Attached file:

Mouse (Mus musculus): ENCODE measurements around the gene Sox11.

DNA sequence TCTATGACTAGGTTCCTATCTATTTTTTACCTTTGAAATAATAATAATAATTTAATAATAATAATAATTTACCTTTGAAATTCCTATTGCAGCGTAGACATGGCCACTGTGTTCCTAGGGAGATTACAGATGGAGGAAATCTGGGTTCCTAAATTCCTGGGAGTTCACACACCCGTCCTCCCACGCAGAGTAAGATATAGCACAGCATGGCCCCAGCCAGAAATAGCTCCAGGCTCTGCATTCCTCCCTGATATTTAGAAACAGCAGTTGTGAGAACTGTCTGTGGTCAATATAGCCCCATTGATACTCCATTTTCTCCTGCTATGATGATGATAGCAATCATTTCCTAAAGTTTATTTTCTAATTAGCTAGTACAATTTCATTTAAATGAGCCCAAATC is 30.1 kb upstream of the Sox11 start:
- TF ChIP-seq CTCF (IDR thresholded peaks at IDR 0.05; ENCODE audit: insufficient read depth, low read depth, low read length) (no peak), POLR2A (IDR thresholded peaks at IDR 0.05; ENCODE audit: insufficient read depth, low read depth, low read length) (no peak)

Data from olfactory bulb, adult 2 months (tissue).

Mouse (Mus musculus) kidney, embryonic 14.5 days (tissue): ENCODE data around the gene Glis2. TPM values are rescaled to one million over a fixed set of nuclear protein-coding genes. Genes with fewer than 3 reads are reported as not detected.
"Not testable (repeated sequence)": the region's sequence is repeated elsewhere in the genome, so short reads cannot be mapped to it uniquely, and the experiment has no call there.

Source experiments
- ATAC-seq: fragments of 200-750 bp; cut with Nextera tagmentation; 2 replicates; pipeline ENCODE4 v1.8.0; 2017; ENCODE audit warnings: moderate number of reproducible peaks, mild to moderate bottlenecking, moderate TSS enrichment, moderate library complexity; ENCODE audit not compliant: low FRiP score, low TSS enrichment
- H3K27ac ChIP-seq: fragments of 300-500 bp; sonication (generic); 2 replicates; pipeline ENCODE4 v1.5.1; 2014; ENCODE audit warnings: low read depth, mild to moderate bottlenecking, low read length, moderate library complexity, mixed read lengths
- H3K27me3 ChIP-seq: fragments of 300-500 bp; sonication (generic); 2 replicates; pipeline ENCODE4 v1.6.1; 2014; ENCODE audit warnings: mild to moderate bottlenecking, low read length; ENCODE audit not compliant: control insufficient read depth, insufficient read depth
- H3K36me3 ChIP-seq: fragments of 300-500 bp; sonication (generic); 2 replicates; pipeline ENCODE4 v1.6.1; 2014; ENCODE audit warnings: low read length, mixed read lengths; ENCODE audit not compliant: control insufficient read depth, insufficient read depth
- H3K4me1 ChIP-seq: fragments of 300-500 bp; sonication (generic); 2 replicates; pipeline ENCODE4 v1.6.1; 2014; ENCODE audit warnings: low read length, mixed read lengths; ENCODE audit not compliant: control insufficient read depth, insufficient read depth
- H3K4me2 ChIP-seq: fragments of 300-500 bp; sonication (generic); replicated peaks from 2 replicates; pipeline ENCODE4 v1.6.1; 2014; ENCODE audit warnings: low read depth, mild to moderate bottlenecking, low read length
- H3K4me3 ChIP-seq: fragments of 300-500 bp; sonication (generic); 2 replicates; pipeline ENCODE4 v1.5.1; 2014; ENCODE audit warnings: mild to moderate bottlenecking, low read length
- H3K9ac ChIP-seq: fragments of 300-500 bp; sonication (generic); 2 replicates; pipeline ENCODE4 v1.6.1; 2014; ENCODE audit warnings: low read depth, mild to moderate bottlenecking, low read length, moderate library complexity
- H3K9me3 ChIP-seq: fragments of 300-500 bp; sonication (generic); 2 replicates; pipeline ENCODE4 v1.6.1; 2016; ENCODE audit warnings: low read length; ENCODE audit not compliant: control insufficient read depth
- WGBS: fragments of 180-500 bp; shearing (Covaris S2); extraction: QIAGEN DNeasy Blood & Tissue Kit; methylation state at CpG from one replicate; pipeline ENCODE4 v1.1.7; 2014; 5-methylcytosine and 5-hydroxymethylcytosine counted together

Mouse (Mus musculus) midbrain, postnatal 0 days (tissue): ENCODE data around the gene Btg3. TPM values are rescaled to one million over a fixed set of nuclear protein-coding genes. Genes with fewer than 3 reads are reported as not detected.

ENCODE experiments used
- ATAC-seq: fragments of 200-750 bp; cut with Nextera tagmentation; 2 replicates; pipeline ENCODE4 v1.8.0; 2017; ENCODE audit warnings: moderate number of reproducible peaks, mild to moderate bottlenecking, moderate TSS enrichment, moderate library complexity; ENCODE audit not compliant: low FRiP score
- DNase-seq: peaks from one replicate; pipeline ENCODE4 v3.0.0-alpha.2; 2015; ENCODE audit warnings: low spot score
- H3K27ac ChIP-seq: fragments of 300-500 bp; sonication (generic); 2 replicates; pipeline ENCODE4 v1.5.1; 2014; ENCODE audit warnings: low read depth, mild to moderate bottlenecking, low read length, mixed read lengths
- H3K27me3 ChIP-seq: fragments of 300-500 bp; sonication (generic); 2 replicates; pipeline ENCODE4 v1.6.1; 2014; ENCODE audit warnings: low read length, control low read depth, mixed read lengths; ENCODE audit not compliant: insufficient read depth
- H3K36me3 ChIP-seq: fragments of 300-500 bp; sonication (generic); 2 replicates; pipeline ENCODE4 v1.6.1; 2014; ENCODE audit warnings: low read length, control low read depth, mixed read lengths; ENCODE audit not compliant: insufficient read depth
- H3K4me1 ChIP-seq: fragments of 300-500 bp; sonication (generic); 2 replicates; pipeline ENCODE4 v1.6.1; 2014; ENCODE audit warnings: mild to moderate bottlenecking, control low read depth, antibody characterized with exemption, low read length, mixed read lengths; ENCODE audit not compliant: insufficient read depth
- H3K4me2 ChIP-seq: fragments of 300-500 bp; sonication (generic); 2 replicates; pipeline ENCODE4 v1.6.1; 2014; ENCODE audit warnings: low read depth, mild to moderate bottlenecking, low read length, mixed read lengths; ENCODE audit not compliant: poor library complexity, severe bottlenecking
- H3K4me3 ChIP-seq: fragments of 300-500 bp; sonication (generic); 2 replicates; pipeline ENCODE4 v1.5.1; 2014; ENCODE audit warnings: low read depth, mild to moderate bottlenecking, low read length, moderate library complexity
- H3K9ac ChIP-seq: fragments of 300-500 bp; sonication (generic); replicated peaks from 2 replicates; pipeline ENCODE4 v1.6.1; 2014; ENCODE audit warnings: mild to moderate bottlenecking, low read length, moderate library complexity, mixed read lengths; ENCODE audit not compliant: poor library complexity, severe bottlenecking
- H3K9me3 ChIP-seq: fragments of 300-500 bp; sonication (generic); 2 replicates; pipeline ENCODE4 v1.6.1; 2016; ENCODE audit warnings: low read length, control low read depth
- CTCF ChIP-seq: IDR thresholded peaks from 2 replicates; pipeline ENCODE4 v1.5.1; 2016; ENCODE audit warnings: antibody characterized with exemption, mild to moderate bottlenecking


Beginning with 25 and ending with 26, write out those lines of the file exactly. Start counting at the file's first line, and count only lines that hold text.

- H3K4me1 ChIP-seq: fragments of 300-500 bp; sonication (generic); 2 replicates; pipeline ENCODE4 v1.6.1; 2014; ENCODE audit warnings: mild to moderate bottlenecking, control low read depth, antibody characterized with exemption, low read length, mixed read lengths; ENCODE audit not compliant: insufficient read depth
- H3K4me2 ChIP-seq: fragments of 300-500 bp; sonication (generic); 2 replicates; pipeline ENCODE4 v1.6.1; 2014; ENCODE audit warnings: low read depth, mild to moderate bottlenecking, low read length, mixed read lengths; ENCODE audit not compliant: poor library complexity, severe bottlenecking